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Sydney Hobart – I'll tell you who's won…

by John Curnow, Editor, Sail-World AUS 25 Dec 2021 22:05 GMT
Who will take home the 2021 Rolex Sydney Hobart's most coveted prizes? © Andrea Francolini

…when all the boats are tied to the quay. It is one of the great truisms of the race that captures a nation, and for the 2021 edition it could well be played out in full.

Much has been made of the Southerly in the lead up to the event, but it would appear to be far from a buster, as such. Moons ago, you almost expected this sort of thing soon after the start, with the more severe stuff to greet you off the bottom of the New South Wales coast. It is where lines like, ‘Why did I bother clipping the kite gear to the rail?’ come from.

However, times change, technology advances, and now Line Honours is completed in one day and change, with the mighty Comanche setting 1:9:15:24. Incidentally, expect the supermaxis to be a couple of hours over two days this time. Whilst well short of a record, it does mean they will arrive up the River Derwent well before the sunlight goes, and the river goes to sleep for the night. All three Skippers have said they want all three vessels to be there at the same time, it is just I think they forgot to add with their craft in front.

Anyway, back to the beginning, and you can expect some Christmas lunches to be lost overboard, as there will be a nasty little seaway running, and the washing machine at the offshore turning marks is always a harbinger of good times ahead, as well.

Being on the nose means waterline length rules, so Black Jack, Scallywag, and Law Connect will look to maximise this, and are likely to head offshore to find a brisk East Australia Current that could be running South as hard as three knots. We’ll see if they come back in around Bateman’s bay to find the right-handed SW change. Yes, this will be a race for the Navigators, and likely to be just as crucial as when the great Stan Honey took Comanche halfway to new Zealand to find optimal conditions for the girl with the wide undercarriage.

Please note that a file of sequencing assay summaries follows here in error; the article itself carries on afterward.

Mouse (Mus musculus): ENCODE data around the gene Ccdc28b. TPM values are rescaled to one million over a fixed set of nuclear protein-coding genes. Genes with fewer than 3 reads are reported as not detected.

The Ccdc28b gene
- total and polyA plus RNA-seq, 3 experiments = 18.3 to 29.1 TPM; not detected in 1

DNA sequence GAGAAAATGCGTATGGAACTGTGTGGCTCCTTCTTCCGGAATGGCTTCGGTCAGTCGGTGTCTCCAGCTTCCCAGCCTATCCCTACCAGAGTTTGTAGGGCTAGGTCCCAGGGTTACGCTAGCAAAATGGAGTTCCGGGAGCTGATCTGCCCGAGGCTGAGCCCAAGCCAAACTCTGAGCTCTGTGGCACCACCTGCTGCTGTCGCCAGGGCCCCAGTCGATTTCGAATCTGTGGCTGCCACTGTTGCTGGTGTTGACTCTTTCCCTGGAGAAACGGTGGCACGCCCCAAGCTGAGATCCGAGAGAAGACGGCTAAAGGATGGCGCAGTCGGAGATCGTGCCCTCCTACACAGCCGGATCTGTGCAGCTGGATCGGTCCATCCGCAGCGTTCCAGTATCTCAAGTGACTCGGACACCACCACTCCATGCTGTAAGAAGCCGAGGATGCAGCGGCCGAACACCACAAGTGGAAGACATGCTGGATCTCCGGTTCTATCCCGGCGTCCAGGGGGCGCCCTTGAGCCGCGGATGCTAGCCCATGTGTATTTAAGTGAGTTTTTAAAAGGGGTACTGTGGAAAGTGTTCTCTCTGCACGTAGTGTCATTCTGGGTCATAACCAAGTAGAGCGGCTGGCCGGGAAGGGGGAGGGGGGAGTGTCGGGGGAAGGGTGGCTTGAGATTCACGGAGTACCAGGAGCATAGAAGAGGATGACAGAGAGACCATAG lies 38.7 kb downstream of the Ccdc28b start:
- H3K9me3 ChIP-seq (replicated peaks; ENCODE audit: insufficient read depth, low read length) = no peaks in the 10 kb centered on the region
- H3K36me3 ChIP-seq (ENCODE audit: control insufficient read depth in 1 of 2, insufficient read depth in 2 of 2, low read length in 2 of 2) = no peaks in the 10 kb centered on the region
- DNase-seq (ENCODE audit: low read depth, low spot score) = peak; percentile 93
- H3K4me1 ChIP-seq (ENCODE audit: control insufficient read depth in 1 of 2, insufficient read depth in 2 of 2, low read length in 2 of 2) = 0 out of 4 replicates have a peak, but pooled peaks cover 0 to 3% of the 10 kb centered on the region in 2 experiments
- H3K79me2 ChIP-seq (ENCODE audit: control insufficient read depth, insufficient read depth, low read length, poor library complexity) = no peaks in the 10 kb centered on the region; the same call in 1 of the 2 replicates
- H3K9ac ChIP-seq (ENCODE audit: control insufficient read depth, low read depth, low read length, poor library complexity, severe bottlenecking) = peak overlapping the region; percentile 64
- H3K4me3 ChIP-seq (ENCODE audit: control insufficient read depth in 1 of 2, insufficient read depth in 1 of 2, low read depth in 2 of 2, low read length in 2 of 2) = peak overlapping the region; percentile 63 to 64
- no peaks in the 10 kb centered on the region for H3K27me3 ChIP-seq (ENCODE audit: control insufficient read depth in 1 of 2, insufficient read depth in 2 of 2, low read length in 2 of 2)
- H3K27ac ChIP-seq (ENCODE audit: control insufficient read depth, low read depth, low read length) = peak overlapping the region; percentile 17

Others will wonder whether experiencing potentially less aggressive wave action inshore will be worth it. None the less, all will have to nurse their boat and rig, and look after their crew. Rudder bearings could fail, always seem to in this kind of weather, and hopefully no one has any delamination issues to content with.

Some craft, like say two-time overall winner Quest are not only built for this, but suit a windward/leeward kind of affair. The Schmacher 54, Maritimo 11, is another with a kindlier hull form. One can’t help thinking that being on something like The Bus (Bacardi) would be the best, especially as the forty-somethings are going to be three and half to four and a bit days to get there. One thing is for sure. The flat bottom fliers will need to be conservative with rag options, and make sure the drivers don’t crash ‘em through too many waves. Speaking of rag, expect Black Jack to have a slab in early, as the R/P pencil does not need a lot of squirt to get a heel on, and there is no point dragging the fence through the water.

Transitions, or gear changes will remain another crucial component. You might have to go down early after the start, back up to maximise speed depending on where you are relative to the coast and the jumping off point for Tasmania, where you might need to go down again, before needing to go up again as you make your way down the Tasmanian coast. Did someone mention a sail change? Be a few souls sleeping in party pants, me thinks…

It is very likely to be quite light at the bottom, so getting there earlier is best, if you have the boat speed to do so. Going out early, and coming in late is another of the great Sydney Hobart truisms, but this time you may want to be in well early, because there’s not likely to be a lot to party with, and you could be distinctly isolated, too.

All of which brings us to yet another oft quoted line, thanks Dorothy Dix, and that is to win the race, first you have to win your division. The rest is entirely up to Huey. The bit you may be able to control will be crew work, helming, and just how much information the navigator and Tactician can ingest, in order to devise the best plan of attack. Good thing is, it would seem you’ll have at least a couple of nights to see if you can slip away from the opposition.

COVID has not hit the fleet as hard as it might have, nor the cancellation of flights due to staff having to isolate, and they are both worth celebrating the upside.

Stay safe, thanks for tuning into Sail-World.com, and all the best for 2022.

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